During its heyday, from the 1960s through the 1990s, this track was known as the "Winter Capital of Harness Racing," and as many as 15,000 spectators jammed the place on any given night, including A-list celebrities such as Frank Sinatra, Joe DiMaggio, and Jackie Gleason. What's illuminated beneath the dust and the yellow stadium lights these days are the death throes of a sport that, only 15 years ago, thrived in South Florida.

The game long ago seduced Napolitano. The men in his family have worked with horses for generations. With a helmet and uniform the colors of the Italian flag, he stands about five-foot-eight (average for a harness-track driver), 180 pounds, sturdy, with short brown hair, a diamond stud in each ear, and the cantalouped forearms of a 44-year-old who since 1990 has made his daily wage driving powerful beasts around an oval track.

As the law in Florida has stood for 15 years, the only non-Seminole casinos in Florida allowed to operate the lucrative slot machines and poker tables are pari-mutuels that also race horses, run greyhounds, or have live jai-alai performances. But every year, the state Legislature considers new bills that would relieve tracks of the legal obligation to race animals. The proposed laws could free up track owners to focus on casino profits and shutter their pari-mutuel operations for good. The harness-racing community fears it could be next on the chopping block.

Meanwhile, men like George Napolitano Jr. persevere, out under those hazy lights four nights a week, risking their lives — and the lives of their horses — for a moribund industry from a bygone era.


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20 comments
Guest
Guest

The track must have paid for this article. They are clearly business partners. Look at the Beerfest ads all over the page. The New Times Beerfest just happens to be held at Pompano Park.

Frank Fan
Frank Fan

Frank Salive is the greatest thing about this track. Anybody who's ever actually met him knows he is one of the nicest guys ever.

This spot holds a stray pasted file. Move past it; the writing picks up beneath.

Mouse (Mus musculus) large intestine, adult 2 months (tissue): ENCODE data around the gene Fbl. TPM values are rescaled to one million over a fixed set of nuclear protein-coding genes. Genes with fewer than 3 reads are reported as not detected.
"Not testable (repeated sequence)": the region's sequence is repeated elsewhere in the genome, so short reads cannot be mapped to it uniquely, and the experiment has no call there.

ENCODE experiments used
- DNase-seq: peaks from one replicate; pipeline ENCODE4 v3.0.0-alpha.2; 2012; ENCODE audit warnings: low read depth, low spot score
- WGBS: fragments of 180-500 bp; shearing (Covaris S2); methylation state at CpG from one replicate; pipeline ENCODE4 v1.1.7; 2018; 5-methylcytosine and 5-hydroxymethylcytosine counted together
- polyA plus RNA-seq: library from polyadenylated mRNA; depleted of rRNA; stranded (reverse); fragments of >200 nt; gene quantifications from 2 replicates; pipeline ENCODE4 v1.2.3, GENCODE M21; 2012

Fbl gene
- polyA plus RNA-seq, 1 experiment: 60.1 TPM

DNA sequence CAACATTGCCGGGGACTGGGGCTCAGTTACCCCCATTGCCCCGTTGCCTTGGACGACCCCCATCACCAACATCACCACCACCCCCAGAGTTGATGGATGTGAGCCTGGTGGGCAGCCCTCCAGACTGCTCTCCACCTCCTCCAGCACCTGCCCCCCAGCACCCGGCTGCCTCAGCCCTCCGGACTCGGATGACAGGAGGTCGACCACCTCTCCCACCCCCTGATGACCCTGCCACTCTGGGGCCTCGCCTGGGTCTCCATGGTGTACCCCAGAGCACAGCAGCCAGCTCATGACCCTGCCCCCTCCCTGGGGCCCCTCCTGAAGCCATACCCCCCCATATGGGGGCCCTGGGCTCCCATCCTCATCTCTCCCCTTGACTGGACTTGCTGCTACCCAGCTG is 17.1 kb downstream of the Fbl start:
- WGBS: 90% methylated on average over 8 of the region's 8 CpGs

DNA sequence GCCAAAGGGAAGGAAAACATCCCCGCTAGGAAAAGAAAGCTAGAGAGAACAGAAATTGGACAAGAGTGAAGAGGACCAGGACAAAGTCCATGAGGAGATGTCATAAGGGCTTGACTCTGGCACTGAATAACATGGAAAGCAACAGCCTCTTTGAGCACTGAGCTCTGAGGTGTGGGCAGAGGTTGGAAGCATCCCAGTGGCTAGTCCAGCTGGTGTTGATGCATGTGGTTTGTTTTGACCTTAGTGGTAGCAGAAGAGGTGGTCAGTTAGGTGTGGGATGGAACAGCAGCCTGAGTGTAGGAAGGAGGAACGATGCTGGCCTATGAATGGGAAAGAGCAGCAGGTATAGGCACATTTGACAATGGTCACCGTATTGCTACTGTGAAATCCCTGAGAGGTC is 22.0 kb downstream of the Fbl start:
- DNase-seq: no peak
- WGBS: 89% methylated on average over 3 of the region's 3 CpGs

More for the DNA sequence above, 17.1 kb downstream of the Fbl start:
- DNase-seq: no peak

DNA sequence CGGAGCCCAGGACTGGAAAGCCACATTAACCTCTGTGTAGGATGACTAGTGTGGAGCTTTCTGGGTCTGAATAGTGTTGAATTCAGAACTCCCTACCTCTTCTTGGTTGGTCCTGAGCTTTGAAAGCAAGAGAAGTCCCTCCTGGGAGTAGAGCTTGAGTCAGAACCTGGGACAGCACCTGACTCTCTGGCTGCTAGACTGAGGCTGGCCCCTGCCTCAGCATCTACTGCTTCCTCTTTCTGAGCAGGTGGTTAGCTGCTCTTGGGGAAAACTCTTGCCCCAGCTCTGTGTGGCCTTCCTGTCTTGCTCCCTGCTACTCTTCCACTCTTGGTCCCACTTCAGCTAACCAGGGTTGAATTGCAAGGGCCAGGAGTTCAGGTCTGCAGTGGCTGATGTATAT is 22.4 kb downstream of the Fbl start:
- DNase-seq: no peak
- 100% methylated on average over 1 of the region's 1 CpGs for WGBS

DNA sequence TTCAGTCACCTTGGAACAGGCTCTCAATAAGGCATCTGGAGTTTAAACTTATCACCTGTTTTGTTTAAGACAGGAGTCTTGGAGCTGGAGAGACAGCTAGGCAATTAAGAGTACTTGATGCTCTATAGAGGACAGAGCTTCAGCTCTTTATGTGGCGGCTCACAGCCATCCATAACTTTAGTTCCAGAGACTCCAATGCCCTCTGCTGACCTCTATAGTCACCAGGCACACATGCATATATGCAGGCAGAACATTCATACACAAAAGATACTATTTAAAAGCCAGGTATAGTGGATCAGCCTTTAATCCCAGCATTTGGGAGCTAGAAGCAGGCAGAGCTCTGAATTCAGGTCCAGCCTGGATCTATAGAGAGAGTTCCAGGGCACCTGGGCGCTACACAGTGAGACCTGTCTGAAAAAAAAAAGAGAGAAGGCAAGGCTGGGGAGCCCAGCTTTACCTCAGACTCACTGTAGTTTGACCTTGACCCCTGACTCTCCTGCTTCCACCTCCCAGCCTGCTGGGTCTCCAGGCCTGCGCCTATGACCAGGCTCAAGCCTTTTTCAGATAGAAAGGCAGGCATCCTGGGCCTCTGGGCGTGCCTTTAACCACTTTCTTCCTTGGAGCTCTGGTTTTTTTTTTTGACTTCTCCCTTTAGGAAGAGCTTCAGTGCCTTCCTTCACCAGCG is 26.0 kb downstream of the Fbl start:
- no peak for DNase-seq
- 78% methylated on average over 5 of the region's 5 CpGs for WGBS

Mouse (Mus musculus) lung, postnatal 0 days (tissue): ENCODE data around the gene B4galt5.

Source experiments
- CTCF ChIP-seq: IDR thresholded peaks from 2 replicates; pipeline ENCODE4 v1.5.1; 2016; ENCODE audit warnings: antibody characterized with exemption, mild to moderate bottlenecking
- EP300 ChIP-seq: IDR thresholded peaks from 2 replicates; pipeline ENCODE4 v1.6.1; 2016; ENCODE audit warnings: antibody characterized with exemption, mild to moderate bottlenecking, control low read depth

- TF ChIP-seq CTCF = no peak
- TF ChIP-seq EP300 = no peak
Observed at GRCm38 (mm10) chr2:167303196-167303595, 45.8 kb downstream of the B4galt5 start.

horse143
horse143

wow i really want to learn about this horse racing thing more. :) thanks for posting this article.

Alzeke44
Alzeke44

i worked there  4 decades and they discarded me like old newspaper

John
John

This was a great article, if you know harness racing.  One exception;  Frank Saliva,  the present announcer, as far as accuracy and continuity of his race calls, wouldn't make a pimple on Joe Ricci's ass (the previous announcer).  Since the announcer switch, I haven't played a race at Pompano Park.  It is essential to me to have impeccable race calls. Any track with a half-ass announcer loses my business.

CMG? Really?
CMG? Really?

CMG? There is no page 7 of this article. Harness racing is dying. It loses money and everyone associated knows the end is close. That real estate is very valuable and the only reason they continue a sport that loses millions every year is because they have to in order to keep the slots and poker. Been to the track lately? That could be a hotel that would enrich the entire community without abusing animals for pleasure. Any time an industry is dying, they always talk about the guys who drive the trucks and sell the equipment. Well whatever they put in that space will have drivers and need equipment. Don't you believe we should live in a country where you are free to choose what business you run without the government deciding what archaic sport you have to lose money on?

CMG
CMG

If you want to fact check articles about harness racing, go to www.ustrotting.com where you can find out all information about harness racing driver wins/dollars won/horse earnings, etc. They have all statistical information and show the world and track records and provide up-to-date articles in their news area. Also, there were no bills in Tallahassee this year trying to remove harness racing requirements, or any horse racing requirements, from casinos as stated on page 7 of this article. There was a greyhound and jai alai bill, but nothing dealing with horse racing of any type. You can check out the website for the Florida House and Senate for that. Not sure who edits this stuff, but maybe try a Google search next time. Harness racing continues to have a multi-million dollar economic impact in the state of Florida with drivers, trainers, owners, breeders, training centers, feed stores, veterinarians, tack and supply stores, tractor/equipment retailers and service companies contributing to Florida's economy everyday. There's a lot more to the entire industry than you can see from spending a few hours in a race paddock.